1) The Communal Violence Bill defines a minority group as 'a religious or linguistic minority, in any State in the Union of India, or Scheduled Castes and Scheduled Tribes'. At a national level, minorities in India clearly include Muslims and other non-Hindus. 2) Nonetheless, there have been clear examples of targeted violence against particular minorities like Muslims in Gujarat in 2002, tribals in the Northeast, Christians in Orissa, and Dalits in almost every state. In effect, it is victimization itself that defines a minority group.
3) “Minority” is not a frozen national concept based on religion alone; it is, on the contrary, an entirely shifting category at the level of the states. As the economy expands, populations migrate and demography changes, there may be many points of conflict whose roots are not religious bigotry but regional, linguistic and other chauvinisms heightened by economic competition.“Unity in diversity” will come about only if we work towards a reasonably fair society with equality in the working of the law for all. This bill learns from the past but is not imprisoned by it; it seeks to prevent identity-based violence around old or new fault-lines by making states accountable.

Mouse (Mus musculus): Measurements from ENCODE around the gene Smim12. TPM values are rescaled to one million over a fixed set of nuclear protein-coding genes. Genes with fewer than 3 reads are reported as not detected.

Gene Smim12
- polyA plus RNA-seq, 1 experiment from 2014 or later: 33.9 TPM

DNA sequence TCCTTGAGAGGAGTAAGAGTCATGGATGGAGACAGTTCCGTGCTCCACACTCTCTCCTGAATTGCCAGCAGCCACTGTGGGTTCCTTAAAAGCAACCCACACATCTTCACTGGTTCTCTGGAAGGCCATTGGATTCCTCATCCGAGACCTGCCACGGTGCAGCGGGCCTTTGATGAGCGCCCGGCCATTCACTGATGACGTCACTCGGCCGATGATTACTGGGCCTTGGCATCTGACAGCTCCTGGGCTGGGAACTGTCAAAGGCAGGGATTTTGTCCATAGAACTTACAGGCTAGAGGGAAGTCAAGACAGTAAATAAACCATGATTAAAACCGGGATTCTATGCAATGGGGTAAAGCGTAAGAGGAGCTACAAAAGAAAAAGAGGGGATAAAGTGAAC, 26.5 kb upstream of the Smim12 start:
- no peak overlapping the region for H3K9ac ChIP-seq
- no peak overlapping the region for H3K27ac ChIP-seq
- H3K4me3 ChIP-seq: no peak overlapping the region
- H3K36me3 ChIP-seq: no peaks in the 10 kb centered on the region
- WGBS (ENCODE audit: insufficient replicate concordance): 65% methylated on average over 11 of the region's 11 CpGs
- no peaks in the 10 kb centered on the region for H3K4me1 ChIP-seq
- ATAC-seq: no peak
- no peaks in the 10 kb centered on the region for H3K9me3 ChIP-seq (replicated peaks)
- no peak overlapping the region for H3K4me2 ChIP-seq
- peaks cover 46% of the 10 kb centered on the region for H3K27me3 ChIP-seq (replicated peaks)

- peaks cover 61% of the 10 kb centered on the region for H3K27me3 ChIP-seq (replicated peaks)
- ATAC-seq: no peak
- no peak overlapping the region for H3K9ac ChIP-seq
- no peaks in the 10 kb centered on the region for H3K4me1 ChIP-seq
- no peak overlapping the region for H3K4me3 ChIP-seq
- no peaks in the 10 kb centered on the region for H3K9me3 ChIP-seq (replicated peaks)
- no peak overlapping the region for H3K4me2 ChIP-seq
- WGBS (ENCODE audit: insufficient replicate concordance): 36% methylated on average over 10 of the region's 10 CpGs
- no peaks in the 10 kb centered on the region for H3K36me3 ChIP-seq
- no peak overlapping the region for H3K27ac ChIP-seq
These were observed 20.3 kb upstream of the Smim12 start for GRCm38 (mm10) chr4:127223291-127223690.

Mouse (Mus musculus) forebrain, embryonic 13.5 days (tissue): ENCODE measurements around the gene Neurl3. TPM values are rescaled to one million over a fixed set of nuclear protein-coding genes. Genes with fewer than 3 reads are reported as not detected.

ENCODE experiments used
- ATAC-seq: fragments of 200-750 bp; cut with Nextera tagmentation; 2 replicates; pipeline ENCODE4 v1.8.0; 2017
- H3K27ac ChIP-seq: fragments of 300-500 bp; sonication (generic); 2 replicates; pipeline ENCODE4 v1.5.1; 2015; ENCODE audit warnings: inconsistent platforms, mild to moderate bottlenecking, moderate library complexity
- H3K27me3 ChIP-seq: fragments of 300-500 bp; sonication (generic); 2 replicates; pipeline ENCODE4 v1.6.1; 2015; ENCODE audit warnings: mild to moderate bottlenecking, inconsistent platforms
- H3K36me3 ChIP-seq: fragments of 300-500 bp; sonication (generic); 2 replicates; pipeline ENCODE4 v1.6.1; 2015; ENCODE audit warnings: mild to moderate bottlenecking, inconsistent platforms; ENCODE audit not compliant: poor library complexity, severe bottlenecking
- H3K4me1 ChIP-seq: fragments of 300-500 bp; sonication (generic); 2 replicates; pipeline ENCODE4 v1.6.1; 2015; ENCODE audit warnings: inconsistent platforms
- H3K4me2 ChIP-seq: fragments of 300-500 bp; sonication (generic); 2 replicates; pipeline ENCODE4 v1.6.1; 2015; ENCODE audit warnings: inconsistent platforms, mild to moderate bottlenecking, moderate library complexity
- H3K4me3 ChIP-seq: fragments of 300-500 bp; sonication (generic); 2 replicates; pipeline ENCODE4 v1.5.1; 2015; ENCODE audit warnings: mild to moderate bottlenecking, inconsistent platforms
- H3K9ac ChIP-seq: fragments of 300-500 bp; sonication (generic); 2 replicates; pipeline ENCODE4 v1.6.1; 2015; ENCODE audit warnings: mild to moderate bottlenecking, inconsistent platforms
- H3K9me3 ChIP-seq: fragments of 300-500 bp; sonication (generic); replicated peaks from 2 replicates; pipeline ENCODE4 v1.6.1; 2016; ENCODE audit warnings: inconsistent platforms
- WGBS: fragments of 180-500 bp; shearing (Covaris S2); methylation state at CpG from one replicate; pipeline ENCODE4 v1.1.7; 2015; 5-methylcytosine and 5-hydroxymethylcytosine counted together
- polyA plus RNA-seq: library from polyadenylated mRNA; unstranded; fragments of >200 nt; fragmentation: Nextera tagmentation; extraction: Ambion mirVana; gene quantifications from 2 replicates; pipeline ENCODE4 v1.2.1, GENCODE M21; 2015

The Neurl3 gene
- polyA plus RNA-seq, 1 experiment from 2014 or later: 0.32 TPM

4) Almost as a rule, governments in India have failed to control riots when there is political complicity.As for example some of India’s worst riots against minorities (such as the Ahmedabad riots of 1969, the Moradabad riots of 1980, the Meerut riots of 1987, and the anti-Sikh riots of Delhi) went uncontrolled by the Congress.Thus with the introduction of this bill it would serve a movement towards a riot free india. 5) The minority communities have to face several problems in India. The minorities are not able to integrate properly in the Hindu-dominated society. There is apprehension among some sections that for enlarging its base, the Christian community is involved in converting the low caste Hindus or tribes to its own community or...
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